Holly Hill Log Barn
Holly Hill was owned by the Dare family for most of the 19th century and the log barn was probably built in the 1840s or 1850s. The date is suggested by the type of cut nails used. Supporting circumstantial evidence comes from the history of the Dare family. After a debt default in the 1820s, ownership bounced around for a period, with the property coming to Richard S. Dare in 1838, who might then have invested in buildings and other improvements.
The log barn has served multiple functions over the years, including curing tobacco. The building includes tier poles to hang tobacco sticks. However, the exterior siding (at least as documented in the 21st century) did not include vents which, if present, would have supported the idea of a barn purpose-built for tobacco. Meanwhile, the barn also features a large feed trough for livestock constructed of sawmill dimension lumber, seemingly more recent than the log construction.
Overall, we have not found a good way to date the various uses.
Richard Dare died in 1868 and was succeeded by his brother John, who died in 1890. A second barn--larger, frame construction, clearly focused on tobacco--was built next to the log barn, likely during John Dare's years. This barn provided double doors that offered good access for workers hanging tobacco, side vents to admit air to help cure the crop, and included a stripping room where cured tobacco was prepared for market. The frame barn was destroyed in the derecho storm of 2012.
Maryland Historic Trust and HABS documentation, 2002-2009
The pair of barns, described "as if one structure," were documented for the Maryland Inventory of Historic Properties in 2002 and 2008-2009. The 2002 documentation was carried out by MHT professionals Marcia Miller and Tom Reinhart. The 2008-2009 documentation was created by a team from the Center for Historic Architecture and Design at the University of Delaware, led by Rebecca Sheppard.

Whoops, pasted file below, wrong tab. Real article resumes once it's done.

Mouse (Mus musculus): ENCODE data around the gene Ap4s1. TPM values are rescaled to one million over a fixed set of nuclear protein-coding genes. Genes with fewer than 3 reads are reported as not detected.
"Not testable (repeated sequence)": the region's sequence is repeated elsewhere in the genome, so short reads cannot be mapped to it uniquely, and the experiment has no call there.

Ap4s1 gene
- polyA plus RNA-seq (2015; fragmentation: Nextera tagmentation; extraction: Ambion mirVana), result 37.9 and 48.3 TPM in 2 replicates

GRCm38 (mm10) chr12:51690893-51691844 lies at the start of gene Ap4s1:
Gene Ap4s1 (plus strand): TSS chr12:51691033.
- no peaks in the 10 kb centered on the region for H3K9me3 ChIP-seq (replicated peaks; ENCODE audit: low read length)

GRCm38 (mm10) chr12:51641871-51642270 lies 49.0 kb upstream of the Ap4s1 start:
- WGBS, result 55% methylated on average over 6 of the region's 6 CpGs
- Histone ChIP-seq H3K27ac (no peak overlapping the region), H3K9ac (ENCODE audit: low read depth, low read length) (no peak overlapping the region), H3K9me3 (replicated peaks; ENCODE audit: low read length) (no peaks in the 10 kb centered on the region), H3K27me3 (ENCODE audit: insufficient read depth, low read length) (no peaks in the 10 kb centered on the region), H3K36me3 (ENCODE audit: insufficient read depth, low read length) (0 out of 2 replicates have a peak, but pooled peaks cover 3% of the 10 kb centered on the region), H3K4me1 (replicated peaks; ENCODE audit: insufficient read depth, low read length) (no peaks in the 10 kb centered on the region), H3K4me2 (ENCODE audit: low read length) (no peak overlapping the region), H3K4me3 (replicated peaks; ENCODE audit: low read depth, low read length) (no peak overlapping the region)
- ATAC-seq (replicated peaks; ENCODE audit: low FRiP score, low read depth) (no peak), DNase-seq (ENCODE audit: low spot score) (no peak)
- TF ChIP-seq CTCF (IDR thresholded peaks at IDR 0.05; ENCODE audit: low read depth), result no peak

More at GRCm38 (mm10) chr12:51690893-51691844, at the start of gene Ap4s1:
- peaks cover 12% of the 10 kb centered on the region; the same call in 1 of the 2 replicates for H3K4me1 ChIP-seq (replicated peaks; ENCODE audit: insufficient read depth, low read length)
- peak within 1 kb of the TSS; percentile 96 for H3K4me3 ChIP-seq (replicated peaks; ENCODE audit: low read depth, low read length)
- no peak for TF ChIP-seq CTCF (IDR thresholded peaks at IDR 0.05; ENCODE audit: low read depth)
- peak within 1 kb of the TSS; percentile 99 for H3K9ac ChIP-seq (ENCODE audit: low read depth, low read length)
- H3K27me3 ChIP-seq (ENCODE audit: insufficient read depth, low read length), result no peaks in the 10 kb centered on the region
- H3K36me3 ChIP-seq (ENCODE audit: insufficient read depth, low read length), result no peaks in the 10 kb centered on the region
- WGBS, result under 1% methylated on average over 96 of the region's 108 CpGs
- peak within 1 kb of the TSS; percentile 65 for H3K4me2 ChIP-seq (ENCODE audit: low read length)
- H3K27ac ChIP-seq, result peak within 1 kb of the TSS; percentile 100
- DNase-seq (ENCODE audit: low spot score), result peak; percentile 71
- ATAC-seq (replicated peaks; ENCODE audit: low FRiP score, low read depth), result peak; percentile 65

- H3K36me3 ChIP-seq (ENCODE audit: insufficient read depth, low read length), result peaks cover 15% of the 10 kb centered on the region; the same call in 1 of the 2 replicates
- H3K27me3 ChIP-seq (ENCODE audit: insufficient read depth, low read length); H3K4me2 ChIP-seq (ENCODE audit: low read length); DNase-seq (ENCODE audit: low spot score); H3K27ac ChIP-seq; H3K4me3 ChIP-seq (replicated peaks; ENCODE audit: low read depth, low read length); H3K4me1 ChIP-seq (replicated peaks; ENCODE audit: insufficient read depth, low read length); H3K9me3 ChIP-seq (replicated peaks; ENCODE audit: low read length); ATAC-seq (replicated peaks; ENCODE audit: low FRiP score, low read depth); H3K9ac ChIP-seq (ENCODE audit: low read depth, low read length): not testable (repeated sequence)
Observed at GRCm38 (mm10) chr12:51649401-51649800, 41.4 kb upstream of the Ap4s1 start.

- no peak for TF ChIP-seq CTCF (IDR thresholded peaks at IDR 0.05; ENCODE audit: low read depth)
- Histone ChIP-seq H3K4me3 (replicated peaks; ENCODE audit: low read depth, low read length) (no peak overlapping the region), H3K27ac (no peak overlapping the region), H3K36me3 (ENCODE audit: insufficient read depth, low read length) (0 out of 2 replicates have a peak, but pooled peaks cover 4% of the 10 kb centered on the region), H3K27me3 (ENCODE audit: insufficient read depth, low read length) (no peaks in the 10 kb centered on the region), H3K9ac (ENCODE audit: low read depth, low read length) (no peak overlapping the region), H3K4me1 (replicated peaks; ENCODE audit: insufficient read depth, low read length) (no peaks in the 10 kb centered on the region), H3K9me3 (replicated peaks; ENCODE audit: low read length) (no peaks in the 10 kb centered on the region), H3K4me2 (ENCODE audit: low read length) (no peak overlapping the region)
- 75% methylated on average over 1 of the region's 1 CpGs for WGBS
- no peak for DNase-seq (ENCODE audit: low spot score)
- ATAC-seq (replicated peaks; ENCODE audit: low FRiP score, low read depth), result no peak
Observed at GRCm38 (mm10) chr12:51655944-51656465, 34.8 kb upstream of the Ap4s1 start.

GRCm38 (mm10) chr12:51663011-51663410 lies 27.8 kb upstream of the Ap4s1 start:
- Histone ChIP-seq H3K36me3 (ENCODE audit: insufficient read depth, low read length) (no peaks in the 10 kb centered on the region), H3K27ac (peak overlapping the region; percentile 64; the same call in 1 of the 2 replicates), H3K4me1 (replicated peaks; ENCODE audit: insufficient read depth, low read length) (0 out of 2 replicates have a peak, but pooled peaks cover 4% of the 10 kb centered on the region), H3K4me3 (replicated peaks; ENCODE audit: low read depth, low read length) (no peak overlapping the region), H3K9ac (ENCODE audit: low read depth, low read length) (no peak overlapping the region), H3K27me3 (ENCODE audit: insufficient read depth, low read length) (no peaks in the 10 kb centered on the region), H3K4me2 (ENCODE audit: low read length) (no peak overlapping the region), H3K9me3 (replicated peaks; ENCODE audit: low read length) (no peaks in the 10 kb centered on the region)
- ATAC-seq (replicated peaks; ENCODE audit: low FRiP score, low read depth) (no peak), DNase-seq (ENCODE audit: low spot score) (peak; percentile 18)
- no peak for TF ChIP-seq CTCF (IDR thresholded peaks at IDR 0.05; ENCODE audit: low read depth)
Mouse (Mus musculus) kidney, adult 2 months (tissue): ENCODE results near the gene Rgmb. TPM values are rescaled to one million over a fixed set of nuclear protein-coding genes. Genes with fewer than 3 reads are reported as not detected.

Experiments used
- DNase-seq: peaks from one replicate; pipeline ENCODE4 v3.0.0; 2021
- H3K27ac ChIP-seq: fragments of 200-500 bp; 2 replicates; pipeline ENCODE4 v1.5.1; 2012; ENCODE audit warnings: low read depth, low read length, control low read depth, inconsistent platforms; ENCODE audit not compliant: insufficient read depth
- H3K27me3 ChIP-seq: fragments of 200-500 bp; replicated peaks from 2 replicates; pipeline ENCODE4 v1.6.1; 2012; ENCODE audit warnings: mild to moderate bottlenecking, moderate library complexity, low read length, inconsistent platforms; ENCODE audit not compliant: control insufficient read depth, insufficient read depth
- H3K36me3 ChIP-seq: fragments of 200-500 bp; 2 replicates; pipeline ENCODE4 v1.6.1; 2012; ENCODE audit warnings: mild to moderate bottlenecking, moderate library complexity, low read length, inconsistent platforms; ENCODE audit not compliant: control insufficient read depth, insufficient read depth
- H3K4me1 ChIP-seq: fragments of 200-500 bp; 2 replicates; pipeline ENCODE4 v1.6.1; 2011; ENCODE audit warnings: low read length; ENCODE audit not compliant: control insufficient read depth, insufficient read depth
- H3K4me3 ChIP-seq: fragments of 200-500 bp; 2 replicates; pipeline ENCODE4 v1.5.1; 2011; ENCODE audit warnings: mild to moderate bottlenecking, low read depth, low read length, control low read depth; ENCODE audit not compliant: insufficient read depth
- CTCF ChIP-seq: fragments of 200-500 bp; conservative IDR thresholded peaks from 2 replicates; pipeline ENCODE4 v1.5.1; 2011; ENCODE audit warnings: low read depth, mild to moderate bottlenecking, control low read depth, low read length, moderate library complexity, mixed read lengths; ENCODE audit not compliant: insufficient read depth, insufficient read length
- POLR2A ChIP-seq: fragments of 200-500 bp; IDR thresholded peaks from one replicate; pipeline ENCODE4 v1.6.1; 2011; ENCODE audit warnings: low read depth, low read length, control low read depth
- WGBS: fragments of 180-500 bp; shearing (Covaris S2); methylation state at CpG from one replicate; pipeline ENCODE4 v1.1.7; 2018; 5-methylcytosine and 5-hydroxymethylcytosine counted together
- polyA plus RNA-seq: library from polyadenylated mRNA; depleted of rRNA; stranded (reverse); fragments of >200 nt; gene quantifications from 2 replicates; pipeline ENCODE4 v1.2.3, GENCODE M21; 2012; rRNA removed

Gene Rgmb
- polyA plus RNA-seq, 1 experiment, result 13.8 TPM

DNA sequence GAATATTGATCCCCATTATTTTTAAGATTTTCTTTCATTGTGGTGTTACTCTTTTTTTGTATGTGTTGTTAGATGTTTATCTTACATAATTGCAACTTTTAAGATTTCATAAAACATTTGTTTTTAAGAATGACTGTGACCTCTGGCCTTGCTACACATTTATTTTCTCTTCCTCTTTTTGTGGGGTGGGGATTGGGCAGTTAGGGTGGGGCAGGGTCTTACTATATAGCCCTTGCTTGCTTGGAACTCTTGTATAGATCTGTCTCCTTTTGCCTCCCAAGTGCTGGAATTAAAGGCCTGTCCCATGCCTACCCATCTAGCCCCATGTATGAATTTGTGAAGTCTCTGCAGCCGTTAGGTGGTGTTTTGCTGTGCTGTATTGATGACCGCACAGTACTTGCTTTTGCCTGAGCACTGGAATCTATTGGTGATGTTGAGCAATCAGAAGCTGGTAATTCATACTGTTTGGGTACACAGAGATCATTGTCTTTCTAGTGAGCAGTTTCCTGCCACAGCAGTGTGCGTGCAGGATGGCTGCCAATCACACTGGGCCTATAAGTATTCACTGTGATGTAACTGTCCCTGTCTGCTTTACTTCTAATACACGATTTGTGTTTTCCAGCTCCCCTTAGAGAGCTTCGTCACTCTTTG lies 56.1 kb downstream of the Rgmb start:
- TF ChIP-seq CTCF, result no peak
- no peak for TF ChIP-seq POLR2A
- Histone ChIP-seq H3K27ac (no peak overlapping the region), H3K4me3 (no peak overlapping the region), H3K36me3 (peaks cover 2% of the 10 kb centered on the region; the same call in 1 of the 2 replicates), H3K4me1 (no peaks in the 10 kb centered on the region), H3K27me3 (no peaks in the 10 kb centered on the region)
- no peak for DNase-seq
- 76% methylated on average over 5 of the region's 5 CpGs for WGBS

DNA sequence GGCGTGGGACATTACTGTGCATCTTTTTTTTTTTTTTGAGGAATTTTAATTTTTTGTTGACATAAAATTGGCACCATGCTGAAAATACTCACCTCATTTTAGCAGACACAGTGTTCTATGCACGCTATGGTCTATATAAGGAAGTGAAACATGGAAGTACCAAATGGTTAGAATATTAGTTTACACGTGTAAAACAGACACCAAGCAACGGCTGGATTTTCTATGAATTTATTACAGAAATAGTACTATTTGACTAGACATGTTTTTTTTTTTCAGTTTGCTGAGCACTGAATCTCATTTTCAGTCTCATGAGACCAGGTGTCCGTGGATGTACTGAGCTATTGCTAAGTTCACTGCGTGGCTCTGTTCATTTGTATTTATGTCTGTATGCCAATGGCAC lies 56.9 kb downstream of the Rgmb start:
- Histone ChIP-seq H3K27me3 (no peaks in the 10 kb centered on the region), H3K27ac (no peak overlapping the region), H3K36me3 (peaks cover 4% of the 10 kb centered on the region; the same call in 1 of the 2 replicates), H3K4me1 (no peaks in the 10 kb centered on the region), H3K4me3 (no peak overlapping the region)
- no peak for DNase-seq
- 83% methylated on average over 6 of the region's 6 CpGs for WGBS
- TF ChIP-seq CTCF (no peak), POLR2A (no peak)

A detailed description is included in the Maryland Historical Trust record CT-1346, titled the Holly Hill Tobacco Barn. The investigation in 2008-2009 included the preparation of measured drawings for the Historic American Buildings Survey (HABS), delineated by Christine Melvin and Scott Federer and now in the collections of the Library of Congress.
Below: measured drawings of the Holly Hill barn from the Historic American Buildings Survey (HABS), 2009. Online at the Library of Congress. The two log pens are delineated on the right side of the plan view (first of the pair below).
In the course of the ACLT-sponsored barn preservation project (2017-2021), additional information has emerged. The description on this web page combines the findings from the Maryland Historical Trust, University of Delaware, and ACLT documentation.
Date of construction
As noted above, we believe that the log barn was built in the 1840s or 1850s, during the long period when Holly Hill was owned by the Dare family. During the ACLT preservation project we found an extensive number of cut nails in the old construction. Although cut nails were manufactured in the U.S. from about 1790 to 1890, Dennis Pogue, a retired professor in the Historic Preservation Program at the University of Maryland, visited in March 2021 and said that he was confident that many Holly Hill nails fell into a subcategory often called face-pinched cut nails, a type that flourished in the period from about 1835-1890.
Meanwhile, the MHT report states that the frame barn "likely dates from the second quarter of the nineteenth century." However, the HABS measured drawing reports the widespread presence of wire nails in the frame barn, suggesting construction after the Civil War.
Two log pens
The MHT report states: "The log barn consists of two pens under one continuous roof, each roughly 20 by 23 feet. Logs are notched on their ends and stacked one on top of the other off the ground with no sill. While the logs were left in the round and unchinked so that air might pass through gaps, the joists, plate and collars are hewn. . . . A continuous plate runs the entire length of the double-pen barn." The two pens are at right in the HABS plan drawing, above, and shown in the section Counting the logs, below.